Hypoglycaemia-induced changes in regional brain volume and memory function

Authors


Abstract

Background

Hypoglycaemic events can be a serious complication of insulin therapy in Type 1 diabetes mellitus. Severe hypoglycaemic exposure can lead to episodic memory impairments, including anterograde amnesia. However, relatively little is known regarding the long-term impact of severe hypoglycaemia on brain structure in Type 1 diabetes mellitus. The goals of the present study were to gain a greater understanding of the long-term effects of severe hypoglycaemia exposure on brain structure and the neural correlates of memory impairments in Type 1 diabetes mellitus.

Case report

Regional grey and white matter volume and total white matter lesion volume were quantified in an individual with long-standing hypoglycaemia-induced anterograde amnesia and compared with age- and gender-matched healthy controls. Our patient has significant reductions in grey matter volume in the hippocampus, thalamus and pallidum, and significant reductions in white matter volume in the splenium, isthmus of the cingulate and cerebellum. He also has a significantly larger total white matter lesion volume than controls.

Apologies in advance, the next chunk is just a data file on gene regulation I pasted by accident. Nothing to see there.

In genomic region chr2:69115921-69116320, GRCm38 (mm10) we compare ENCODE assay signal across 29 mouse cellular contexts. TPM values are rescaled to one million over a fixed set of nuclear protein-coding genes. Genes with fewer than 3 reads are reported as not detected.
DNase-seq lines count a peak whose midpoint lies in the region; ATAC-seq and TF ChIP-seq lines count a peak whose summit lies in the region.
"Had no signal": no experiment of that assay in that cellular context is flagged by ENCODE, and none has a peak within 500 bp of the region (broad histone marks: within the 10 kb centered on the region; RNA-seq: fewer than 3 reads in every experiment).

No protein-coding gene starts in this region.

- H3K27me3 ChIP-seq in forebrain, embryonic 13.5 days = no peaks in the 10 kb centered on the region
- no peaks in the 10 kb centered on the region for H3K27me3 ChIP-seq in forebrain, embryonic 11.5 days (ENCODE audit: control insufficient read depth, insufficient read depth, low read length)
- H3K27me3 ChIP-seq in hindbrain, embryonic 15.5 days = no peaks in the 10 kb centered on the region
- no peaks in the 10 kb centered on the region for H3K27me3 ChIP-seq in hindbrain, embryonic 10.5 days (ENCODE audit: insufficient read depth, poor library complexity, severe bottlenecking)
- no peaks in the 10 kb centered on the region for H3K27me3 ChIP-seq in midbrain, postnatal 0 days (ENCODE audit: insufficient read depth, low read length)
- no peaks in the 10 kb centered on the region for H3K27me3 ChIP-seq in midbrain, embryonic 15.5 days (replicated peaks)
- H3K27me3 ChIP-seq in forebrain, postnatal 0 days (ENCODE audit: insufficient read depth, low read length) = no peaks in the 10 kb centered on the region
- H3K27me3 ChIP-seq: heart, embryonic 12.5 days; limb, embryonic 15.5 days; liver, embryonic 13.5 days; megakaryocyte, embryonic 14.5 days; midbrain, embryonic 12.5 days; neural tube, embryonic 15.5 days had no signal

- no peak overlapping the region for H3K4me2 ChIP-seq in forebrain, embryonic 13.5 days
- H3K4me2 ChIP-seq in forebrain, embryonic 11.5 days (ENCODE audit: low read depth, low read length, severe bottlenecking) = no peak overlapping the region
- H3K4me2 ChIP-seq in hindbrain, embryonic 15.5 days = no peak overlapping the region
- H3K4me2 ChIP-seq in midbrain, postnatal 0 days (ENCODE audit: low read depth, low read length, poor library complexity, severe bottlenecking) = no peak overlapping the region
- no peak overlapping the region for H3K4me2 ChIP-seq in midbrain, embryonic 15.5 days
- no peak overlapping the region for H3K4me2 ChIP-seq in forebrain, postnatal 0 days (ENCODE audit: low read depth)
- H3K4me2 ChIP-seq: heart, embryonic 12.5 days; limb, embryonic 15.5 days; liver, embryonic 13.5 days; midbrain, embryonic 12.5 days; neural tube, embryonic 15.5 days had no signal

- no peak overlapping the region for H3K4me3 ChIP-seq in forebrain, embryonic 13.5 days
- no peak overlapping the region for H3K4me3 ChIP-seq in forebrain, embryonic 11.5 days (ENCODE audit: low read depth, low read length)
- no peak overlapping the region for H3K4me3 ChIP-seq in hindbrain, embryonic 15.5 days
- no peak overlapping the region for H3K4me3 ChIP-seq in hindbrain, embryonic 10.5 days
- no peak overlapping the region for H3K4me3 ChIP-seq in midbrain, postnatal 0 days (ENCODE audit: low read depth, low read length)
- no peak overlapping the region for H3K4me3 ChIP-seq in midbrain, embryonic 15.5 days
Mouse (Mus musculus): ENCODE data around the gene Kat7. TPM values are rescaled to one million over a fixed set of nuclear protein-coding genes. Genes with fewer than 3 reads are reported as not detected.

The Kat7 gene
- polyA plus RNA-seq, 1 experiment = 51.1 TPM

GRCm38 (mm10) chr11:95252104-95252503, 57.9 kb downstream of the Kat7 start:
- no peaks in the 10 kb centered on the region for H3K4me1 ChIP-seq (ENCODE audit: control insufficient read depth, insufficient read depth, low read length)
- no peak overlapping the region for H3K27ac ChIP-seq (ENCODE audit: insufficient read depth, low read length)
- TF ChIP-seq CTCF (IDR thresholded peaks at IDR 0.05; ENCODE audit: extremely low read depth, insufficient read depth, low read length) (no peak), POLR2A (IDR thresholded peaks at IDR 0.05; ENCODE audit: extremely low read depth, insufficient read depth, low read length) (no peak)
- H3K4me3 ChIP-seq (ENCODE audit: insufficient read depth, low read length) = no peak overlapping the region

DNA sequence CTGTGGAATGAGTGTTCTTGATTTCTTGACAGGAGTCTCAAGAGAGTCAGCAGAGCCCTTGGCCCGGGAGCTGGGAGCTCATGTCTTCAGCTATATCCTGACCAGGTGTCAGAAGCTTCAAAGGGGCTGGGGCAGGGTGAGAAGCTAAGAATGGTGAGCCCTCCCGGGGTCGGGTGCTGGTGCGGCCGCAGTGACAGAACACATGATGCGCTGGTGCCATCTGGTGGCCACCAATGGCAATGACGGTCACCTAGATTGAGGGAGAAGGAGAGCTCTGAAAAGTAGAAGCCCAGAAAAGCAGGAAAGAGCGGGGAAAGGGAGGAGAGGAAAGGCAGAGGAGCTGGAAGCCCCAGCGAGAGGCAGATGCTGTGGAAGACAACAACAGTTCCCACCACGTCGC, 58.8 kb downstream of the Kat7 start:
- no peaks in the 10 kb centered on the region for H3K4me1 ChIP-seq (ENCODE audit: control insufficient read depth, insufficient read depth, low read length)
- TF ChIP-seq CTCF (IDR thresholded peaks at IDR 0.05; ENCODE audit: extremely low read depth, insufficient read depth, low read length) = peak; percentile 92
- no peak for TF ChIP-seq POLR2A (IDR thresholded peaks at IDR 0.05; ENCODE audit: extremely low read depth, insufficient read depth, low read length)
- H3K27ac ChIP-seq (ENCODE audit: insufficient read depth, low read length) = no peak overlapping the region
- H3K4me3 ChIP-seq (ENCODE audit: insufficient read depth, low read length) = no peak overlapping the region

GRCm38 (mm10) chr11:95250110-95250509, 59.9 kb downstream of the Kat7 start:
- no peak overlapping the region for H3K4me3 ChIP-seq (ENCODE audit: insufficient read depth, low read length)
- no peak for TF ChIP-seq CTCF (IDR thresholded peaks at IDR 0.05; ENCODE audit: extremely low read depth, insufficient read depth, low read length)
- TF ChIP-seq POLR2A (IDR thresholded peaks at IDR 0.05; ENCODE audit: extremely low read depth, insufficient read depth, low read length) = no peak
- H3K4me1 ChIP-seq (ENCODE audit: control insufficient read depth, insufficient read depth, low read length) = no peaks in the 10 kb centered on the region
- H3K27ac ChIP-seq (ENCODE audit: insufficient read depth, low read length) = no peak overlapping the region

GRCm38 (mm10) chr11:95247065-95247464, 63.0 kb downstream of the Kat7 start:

Conclusion

This case study highlights the potential of hypoglycaemia for permanent deleterious effects on brain structure and memory function. Our results suggest that subcortical grey matter, periventricular white matter and posterior white matter may be most susceptible to injury from hypoglycaemia exposure, and that structural damage to the hippocampus and isthmus of the cingulate may play a central role in hypoglycaemia-induced memory impairments.

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